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Triple Top What It Is How It Works and Examples

Triple Top What It Is How It Works and Examples

Triple Top: Definition, Mechanism, and Examples

A triple top is a chart pattern used in technical analysis to predict a reversal in an asset’s price movement. It consists of three peaks, indicating a potential end to a rally and the likelihood of lower prices.

To qualify as a triple top, the pattern must occur after an uptrend. Conversely, a triple bottom signals the end of a downtrend and the possibility of higher prices.

Key Takeaways

-A triple top consists of three peaks within the same area, separated by pullbacks.

-The pattern is considered complete once the price falls below support.

-Traders should exit long positions or enter short positions when the triple top completes.

-A stop loss can be placed above the resistance level.

-The estimated downside target for the pattern is the height of the pattern subtracted from the breakout point.

Mechanism of a Triple Top

A triple top pattern occurs when an asset’s price reaches three peaks at nearly the same level. These peaks form a resistance area, while the pullbacks between them are referred to as swing lows. If the price falls below the swing lows after the third peak, the pattern is considered complete, and further downward movement is expected.

Visually, the triple top pattern resembles the head and shoulders pattern, with the middle peak being almost equal to the other two peaks instead of higher. It is also similar to the double top pattern, where the price touches the resistance area twice before declining.

Trading Triple Top Patterns

Triple tops are traded similarly to head and shoulders patterns. To enter a short position or exit long positions, traders wait for the price to fall below pattern support. The support level can be identified as the most recent swing low after the second peak or by connecting the swing lows with a trendline. The pattern is considered complete when the price breaks below the trendline, signaling an anticipated decline in price.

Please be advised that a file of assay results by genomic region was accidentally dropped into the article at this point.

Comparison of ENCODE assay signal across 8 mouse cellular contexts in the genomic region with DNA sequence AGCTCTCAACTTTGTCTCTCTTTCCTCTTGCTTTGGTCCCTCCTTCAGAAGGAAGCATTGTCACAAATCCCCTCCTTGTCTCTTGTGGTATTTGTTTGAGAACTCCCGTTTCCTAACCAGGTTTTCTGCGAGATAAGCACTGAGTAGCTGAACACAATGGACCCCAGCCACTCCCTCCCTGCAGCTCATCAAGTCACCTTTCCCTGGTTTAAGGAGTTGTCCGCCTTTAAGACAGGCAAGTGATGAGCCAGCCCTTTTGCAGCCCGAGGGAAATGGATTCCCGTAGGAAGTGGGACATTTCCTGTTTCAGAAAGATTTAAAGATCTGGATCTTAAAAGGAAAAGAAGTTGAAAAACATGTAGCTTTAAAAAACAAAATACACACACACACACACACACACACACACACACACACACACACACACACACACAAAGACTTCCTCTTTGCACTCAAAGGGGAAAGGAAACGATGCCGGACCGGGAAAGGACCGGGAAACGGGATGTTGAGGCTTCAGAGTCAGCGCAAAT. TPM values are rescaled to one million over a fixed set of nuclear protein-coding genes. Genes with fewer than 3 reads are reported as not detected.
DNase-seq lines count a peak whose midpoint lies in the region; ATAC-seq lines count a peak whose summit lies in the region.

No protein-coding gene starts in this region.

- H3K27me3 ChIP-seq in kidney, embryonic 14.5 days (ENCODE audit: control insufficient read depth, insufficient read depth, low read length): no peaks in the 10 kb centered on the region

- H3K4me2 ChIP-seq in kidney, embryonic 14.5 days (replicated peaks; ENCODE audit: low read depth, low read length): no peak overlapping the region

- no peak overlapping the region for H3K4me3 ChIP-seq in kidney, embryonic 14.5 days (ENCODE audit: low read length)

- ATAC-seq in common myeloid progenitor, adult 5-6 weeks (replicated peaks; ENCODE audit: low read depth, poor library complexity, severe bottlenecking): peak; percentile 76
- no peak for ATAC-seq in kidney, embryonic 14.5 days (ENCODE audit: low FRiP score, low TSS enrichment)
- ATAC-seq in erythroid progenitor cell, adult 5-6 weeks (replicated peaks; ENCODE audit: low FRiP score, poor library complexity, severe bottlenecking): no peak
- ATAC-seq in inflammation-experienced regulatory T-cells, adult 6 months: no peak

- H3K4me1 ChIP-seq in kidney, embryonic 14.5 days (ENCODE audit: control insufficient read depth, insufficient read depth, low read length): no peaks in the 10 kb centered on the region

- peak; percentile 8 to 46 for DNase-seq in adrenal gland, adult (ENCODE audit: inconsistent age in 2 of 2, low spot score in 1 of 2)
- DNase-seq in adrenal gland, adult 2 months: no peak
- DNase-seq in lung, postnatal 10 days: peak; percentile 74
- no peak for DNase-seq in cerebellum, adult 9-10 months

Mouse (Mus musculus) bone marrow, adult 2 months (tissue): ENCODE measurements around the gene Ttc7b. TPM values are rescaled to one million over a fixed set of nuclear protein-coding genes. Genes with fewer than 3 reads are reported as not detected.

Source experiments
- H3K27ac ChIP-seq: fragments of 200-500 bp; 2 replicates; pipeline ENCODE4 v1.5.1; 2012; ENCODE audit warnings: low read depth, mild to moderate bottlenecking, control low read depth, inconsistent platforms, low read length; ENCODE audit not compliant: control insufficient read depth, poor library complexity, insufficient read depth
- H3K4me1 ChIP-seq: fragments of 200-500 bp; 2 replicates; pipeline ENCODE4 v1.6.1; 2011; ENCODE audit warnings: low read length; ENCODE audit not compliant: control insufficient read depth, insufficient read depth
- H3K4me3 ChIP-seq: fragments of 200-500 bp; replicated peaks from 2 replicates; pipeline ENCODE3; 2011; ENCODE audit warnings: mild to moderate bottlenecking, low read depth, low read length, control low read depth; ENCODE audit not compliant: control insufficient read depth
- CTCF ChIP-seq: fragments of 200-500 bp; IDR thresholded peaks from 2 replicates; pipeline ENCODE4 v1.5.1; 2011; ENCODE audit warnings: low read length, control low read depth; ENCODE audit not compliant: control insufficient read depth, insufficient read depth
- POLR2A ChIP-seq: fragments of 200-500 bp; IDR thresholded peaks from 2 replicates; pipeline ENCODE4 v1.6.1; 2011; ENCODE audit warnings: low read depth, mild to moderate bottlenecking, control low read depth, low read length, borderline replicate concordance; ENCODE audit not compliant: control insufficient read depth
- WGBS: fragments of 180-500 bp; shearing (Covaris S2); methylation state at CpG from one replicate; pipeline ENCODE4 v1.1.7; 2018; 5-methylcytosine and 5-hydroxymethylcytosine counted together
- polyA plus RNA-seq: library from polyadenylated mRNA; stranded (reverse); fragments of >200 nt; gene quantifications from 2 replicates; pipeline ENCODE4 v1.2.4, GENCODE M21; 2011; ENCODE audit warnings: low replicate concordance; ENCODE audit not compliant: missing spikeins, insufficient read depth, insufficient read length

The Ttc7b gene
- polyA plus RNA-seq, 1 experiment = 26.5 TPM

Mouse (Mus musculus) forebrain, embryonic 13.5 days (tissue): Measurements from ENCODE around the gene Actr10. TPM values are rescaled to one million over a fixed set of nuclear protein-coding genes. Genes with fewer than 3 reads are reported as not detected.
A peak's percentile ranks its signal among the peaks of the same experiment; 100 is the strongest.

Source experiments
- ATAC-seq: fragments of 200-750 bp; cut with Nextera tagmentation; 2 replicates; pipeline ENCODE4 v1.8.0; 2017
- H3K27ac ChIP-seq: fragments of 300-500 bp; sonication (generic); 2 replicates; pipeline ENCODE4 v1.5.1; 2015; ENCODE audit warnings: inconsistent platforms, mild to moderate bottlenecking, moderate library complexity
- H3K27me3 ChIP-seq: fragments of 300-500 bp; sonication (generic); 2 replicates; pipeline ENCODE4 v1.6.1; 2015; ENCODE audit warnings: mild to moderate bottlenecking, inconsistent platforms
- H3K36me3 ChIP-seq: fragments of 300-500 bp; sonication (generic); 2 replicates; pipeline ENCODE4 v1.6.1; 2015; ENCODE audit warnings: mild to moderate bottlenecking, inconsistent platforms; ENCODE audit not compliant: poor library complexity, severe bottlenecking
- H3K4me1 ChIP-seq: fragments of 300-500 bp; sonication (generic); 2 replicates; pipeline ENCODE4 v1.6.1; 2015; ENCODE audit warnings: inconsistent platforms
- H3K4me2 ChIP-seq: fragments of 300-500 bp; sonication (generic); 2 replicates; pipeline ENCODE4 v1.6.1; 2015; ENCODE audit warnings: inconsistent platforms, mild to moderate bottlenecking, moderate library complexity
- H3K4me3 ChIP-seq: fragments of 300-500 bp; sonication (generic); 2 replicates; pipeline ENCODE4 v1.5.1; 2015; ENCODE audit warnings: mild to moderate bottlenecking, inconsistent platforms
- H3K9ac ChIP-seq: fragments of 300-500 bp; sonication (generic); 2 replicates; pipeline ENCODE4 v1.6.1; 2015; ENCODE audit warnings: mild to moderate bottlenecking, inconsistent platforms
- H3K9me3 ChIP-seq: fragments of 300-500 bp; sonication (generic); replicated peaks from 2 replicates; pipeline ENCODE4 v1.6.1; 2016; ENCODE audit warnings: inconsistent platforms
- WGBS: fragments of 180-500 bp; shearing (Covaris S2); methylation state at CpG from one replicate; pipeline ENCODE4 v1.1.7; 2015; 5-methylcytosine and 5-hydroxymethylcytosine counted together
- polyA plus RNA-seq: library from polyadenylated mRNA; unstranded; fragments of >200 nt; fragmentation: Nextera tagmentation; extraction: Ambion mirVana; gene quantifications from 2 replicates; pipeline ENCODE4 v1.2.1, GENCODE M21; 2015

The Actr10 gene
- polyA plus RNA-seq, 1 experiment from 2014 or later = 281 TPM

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To confirm the pattern, traders look for heavy volume as the price breaks through support. Increased volume indicates strong selling interest, while a lack of volume suggests that the pattern may not play out as expected.

It is worth noting that the target for the decline is an estimate calculated by subtracting the height of the pattern from the breakout point. However, the price may not always reach the target, either falling well below or not reaching it at all.

Additional technical indicators and chart patterns can be used in conjunction with the triple top pattern, such as a bearish MACD crossover or a drop in the RSI from overbought territory.

Real-World Example of a Triple Top

The chart below illustrates a triple top pattern in the stock of Bruker Corp (BRKR). The price reaches nearly $36.50 on three consecutive attempts, with each attempt followed by a pullback. A break below the trendline support at $34 confirms the pattern. Traders could have entered short positions or exited longs at this point. The estimated target for the decline was $30.75, which was reached before the price started to rebound.

Special Considerations for a Triple Top

The risk/reward ratio is a drawback of triple top patterns, as both the stop loss and target are based on the pattern’s height and are roughly equal. Therefore, professional traders prefer patterns where the potential profit exceeds the risk.

Placing the stop loss within the pattern, rather than above it (for triple tops) or below it (for triple bottoms), improves the reward relative to the risk. By doing so, the risk is based on only a portion of the pattern height, while the target is based on the full pattern height.

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Furthermore, depending on the entry points used (trendline or recent pullback low), traders can have two profit targets by adding the pattern’s height to either of these breakout points. This allows for more profit extraction from the trade.

Conclusion

The triple top pattern is a bearish reversal pattern used in technical analysis to predict a trend change in an asset’s price movement. Traders look for three peaks, pullbacks, and confirmation through the breaking of support levels. By understanding the mechanics of this pattern and using additional indicators, traders can make informed trading decisions.

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